So what if some of these jobs involve debt collection, claims denial, aggressive legal action or are otherwise punitive, cruel or simply morally indefensible in a society that can clearly afford to provide high-quality health care to everyone? Jobs are jobs, folks, as Joe Biden might say.
Indeed, that’s exactly what Biden’s presidential campaign is saying about the Medicare for all plans that Senators Elizabeth Warren and Bernie Sanders are proposing: They “will not only cost 160 million Americans their private health coverage and force tax increases on the middle class, but it would also kill almost two million jobs,” a Biden campaign official warned recently.
Note the word “kill” in the statement. That word might better describe not what could happen to jobs under Medicare for all but what the health care industry is doing to many Americans today.
Last week, the medical journal JAMA published a comprehensive study examining the cause of a remarkably grim statistic about our national well-being. From 1959 to 2010, life expectancy in the United States and in other wealthy countries around the world climbed. Then, in 2014, American life expectancy began to fall, while it continued to rise elsewhere.
What caused the American decline? Researchers identified a number of potential factors, including tobacco use, obesity and psychological stress, but two of the leading causes can be pinned directly on the peculiarities and dysfunctions of American health care.
The first is the opioid epidemic, whose rise can be traced to the release, in 1996, of the prescription pain drug OxyContin. In the public narrative, much of the blame for the epidemic has been cast on the Sackler family, whose firm, Purdue Pharma, created OxyContin and pushed for its widespread use. But research has shown that the Sacklers exploited aberrant incentives in American health care.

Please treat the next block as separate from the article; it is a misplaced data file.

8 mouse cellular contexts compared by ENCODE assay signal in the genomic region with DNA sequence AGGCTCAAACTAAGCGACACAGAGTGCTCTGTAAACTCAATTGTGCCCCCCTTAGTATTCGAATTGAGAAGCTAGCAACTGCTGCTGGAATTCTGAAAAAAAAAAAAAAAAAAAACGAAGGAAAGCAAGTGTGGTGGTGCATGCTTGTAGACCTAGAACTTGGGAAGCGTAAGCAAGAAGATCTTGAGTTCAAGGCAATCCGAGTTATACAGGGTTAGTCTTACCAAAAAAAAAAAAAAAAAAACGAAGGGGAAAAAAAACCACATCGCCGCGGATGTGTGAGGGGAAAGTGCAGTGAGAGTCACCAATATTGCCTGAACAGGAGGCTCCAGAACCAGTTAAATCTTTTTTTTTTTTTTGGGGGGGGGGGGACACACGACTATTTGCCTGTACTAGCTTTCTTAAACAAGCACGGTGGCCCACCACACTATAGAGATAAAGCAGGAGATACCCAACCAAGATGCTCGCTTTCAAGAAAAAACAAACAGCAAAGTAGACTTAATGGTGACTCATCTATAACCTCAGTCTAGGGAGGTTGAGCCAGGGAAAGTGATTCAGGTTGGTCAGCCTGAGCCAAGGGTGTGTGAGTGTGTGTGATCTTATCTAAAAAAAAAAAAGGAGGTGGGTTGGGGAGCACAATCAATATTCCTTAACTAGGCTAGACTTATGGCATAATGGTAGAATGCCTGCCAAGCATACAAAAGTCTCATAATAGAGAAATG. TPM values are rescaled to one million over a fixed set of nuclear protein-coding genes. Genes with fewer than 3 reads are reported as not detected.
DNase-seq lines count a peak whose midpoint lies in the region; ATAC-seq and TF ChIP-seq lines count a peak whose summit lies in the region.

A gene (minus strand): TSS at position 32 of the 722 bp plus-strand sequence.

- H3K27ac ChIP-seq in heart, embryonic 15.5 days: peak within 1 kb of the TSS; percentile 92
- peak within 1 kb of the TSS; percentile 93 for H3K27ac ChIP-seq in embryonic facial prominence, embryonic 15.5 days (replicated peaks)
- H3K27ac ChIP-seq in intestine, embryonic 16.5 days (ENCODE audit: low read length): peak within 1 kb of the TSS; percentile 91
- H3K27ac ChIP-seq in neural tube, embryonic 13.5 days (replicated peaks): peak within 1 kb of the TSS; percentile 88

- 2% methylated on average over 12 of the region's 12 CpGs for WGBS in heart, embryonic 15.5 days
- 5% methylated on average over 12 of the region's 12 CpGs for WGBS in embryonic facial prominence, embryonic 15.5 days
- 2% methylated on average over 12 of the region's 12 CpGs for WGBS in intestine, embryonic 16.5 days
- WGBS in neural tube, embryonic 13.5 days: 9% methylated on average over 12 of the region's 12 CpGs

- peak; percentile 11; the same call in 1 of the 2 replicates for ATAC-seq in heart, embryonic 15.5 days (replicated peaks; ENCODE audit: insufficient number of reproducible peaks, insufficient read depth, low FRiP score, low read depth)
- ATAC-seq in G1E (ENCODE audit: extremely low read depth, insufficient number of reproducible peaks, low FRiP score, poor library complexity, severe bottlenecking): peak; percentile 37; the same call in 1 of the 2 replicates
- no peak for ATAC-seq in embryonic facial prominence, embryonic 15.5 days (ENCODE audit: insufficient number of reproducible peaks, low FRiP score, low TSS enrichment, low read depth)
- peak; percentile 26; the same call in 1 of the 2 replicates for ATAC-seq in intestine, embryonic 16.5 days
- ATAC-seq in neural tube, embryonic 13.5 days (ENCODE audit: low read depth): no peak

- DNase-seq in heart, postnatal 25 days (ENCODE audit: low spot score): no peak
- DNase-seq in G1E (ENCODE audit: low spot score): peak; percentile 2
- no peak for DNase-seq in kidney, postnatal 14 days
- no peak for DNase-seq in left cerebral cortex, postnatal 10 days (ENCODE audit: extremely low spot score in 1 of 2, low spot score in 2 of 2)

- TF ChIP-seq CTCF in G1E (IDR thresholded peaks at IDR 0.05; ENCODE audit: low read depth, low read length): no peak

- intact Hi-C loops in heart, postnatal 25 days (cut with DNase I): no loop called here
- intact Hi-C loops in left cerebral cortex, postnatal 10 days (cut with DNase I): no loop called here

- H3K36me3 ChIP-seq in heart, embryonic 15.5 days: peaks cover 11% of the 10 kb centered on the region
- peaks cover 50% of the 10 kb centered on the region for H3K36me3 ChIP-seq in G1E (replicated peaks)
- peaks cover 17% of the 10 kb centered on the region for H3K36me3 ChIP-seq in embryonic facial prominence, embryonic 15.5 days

Purdue courted doctors, patient groups and insurers to convince the medical establishment that OxyContin was a novel type of opioid that was less addictive and less prone to abuse. The company had little scientific evidence to make that claim, but much of the health care industry bought into it, and OxyContin prescriptions soared. The rush to prescribe opioids was fueled by business incentives created by the health care industry — for Purdue, for many doctors and for insurance companies, treating widespread conditions like back pain with pills rather than physical therapy was simply better for the bottom line.
Opioid addiction isn’t the only factor contributing to rising American mortality rates. The problem is more pervasive, having to do with an overall lack of quality health care. The JAMA report points out that death rates have climbed most for middle-age adults, who — unlike retirees and many children — are not usually covered by government-run health care services and thus have less access to affordable health care.
The researchers write that “countries with higher life expectancy outperform the United States in providing universal access to health care” and in “removing costs as a barrier to care.” In America, by contrast, cost is a key barrier. A study published last year in The American Journal of Medicine found that of the nearly 10 million Americans given diagnoses of cancer between 2000 and 2012, 42 percent were forced to drain all of their assets in order to pay for care.
The politics of Medicare for all are perilous. Understandably so: If you’re one of the millions of Americans who loves your doctor and your insurance company, or who works in the health care field, I can see why you would be fearful of wholesale change.
But it’s wise to remember that it’s not just your own health and happiness that counts. The health care industry is failing much of the country. Many of your fellow citizens are literally dying early because of its failures. “I got mine!” is not a good enough argument to maintain the dismal status quo.